When the world opened up after the pandemic, every Australian and their dog jumped onto Skyscanner and booked a flight overseas. To cash in on the high demand (and to cover the costs of two years of cancelled flights), airlines across the world hiked up their prices to stratospheric levels. After another two years of through-the-roof (pun intended) flight costs, it looks like the price of getting on a plane is finally levelling out – here’s what we know so far.
Over the past few months, savvy travellers have scored some significantly reduced tickets on flights across the globe, and not just with low-cost airlines. In January alone, we reported on cut-price flights from the likes of Qantas, Air New Zealand and Fiji Airways, with flights across the globe reduced to pre-pandemic rates. Based on the economy as it stands, it looks like these sales will keep on coming – with the cost of living (that term again) a major factor.
According to Skyscanner, flight rates post-pandemic from Sydney to Los Angeles (SYD to LAX) have seen a significant decrease, with an average fare down by 32 per cent year on year (between 2021 and November 2023). Similarly, Skyscanner has reported that flights from Sydney to London (SYD to LHR) experienced a 5 per cent decrease in average fares year on year between 2021 and 2023 – meaning you will have paid 5 per cent more if you chose to take a Euro trip via London as soon as borders opened up.
Currently, Air New Zealand is slinging cut-price flights across the ditch from major Aussie cities. You can travel from Sydney to Auckland from as little as $252, to Christchurch from $261 and to Wellington from $262. If you’re keen for a more exotic island getaway, Virgin Australia’s Tropical Island sale is slinging flights from Sydney to Samoa for as little as $599, and flights to Bali for as little as $479.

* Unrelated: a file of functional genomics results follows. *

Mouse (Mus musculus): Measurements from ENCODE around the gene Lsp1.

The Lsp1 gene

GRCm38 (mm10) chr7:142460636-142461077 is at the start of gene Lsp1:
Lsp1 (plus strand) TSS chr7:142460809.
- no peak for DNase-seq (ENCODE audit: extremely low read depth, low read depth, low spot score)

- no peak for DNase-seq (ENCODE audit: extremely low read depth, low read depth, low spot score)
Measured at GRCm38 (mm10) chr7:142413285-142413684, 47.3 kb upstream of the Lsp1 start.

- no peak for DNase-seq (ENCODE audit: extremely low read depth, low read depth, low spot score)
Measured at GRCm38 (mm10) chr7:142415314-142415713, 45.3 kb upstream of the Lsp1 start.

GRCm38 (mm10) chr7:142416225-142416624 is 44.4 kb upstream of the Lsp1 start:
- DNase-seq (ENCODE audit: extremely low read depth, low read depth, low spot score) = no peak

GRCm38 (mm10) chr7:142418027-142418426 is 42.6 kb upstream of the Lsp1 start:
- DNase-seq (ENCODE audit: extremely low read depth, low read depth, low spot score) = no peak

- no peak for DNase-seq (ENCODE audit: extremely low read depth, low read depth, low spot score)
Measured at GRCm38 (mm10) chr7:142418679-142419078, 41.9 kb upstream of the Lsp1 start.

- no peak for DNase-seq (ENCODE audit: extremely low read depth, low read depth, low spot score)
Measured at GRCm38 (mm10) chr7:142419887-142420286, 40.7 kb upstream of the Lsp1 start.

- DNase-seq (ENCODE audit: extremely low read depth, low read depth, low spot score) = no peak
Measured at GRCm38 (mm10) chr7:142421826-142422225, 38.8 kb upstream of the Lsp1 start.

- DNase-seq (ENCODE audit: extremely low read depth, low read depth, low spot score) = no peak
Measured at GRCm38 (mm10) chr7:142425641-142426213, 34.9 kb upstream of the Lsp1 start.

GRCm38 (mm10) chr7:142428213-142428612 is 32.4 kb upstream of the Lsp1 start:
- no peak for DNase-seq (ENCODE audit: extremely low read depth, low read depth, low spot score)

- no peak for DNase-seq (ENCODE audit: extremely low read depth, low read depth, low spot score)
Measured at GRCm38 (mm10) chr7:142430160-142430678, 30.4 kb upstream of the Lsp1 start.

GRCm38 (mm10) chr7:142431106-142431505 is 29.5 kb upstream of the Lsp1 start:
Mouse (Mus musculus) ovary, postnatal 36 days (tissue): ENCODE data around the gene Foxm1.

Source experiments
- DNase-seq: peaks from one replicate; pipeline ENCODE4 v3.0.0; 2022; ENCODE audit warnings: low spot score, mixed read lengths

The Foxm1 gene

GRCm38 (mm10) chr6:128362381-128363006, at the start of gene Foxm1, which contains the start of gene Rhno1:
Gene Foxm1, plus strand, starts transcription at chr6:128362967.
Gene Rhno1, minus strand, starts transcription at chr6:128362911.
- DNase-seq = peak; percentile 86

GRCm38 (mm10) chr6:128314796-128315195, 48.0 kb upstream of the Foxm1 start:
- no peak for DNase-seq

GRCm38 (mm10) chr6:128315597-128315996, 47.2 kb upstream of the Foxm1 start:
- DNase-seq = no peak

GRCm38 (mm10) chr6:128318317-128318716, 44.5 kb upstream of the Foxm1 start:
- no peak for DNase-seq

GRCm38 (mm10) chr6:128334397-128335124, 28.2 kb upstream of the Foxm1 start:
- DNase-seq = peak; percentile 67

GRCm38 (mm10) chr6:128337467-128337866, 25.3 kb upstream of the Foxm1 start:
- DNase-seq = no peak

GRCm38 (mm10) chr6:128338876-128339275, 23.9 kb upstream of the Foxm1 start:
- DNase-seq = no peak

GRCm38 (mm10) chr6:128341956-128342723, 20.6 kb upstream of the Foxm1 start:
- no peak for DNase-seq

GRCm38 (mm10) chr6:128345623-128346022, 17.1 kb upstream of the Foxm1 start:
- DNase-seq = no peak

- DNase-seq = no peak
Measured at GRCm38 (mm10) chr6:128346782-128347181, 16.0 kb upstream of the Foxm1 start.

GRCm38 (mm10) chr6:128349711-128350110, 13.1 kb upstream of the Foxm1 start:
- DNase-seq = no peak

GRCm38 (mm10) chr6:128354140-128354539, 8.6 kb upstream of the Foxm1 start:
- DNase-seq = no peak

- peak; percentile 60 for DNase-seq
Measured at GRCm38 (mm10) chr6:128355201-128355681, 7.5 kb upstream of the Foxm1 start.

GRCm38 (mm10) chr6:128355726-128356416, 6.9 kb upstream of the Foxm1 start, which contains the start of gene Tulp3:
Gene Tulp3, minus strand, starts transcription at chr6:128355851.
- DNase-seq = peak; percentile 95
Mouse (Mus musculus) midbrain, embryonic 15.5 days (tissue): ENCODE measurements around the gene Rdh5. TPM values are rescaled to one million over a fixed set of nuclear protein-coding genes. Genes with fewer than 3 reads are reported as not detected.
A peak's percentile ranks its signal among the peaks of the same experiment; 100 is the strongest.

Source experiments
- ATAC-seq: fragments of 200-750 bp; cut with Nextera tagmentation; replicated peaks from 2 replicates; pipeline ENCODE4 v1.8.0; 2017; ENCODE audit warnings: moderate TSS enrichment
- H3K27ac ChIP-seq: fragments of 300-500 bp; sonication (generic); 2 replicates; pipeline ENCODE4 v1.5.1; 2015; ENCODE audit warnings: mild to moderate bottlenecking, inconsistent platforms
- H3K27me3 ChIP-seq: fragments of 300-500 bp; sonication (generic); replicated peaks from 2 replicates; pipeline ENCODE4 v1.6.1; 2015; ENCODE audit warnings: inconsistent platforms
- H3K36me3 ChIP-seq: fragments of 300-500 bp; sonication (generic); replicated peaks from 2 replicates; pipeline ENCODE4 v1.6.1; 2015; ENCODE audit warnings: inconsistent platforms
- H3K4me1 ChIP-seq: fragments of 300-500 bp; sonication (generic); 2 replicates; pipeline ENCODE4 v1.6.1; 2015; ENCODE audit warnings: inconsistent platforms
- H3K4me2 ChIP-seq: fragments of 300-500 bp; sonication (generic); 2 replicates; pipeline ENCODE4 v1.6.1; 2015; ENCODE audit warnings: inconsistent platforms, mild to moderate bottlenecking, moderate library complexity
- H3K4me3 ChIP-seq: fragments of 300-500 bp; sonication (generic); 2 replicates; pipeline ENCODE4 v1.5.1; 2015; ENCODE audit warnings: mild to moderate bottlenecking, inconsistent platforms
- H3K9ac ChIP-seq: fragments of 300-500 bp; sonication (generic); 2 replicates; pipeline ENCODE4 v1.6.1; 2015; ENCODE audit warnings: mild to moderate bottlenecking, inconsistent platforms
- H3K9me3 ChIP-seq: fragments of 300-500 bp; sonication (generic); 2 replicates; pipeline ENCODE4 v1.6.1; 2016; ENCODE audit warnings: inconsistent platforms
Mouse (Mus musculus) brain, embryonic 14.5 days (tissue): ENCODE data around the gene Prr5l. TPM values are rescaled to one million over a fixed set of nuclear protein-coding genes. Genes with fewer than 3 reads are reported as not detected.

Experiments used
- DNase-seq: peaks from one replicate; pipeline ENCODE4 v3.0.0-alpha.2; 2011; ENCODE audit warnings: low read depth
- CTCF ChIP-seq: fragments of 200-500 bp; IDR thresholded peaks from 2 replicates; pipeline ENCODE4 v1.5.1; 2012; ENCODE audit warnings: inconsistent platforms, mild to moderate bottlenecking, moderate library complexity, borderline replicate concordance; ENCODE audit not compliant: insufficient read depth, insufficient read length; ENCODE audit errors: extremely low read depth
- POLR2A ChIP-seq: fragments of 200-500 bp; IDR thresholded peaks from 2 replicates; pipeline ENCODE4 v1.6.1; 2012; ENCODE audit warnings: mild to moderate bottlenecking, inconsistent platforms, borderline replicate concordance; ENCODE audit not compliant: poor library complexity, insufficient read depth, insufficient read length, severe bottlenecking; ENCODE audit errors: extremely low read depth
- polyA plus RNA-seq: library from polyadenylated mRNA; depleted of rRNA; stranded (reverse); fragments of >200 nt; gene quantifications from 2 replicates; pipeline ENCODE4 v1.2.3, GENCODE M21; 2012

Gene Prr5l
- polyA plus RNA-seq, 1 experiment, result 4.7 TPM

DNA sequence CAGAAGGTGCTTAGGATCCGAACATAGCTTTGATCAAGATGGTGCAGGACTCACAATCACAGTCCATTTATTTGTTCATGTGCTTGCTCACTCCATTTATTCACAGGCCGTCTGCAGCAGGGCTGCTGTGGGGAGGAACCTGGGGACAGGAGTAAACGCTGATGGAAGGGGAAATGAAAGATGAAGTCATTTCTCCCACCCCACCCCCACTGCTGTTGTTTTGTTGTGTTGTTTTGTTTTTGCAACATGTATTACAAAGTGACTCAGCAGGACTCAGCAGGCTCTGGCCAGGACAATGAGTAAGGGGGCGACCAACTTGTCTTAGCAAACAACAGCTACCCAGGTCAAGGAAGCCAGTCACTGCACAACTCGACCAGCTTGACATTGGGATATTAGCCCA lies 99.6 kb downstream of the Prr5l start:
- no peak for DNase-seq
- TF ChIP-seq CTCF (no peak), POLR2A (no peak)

As explained by Skyscanner, the price of flights change all the time based on myriad factors, but fundamentally, it all comes down to demand. With fewer people able to afford flights, the demand for those hot tickets to far flung destinations is falling, meaning airlines have to push fares down in order to sell seats.
Skyscanner Australia Travel Expert Jarrod Kris suggests looking at creative ways to cut costs on your travels, explaining: "Flights don’t always have to be booked in return, and you can always switch up your airlines and airports to help you stay on budget.”
If you really want to save, we’d suggest holidaying right here in NSW.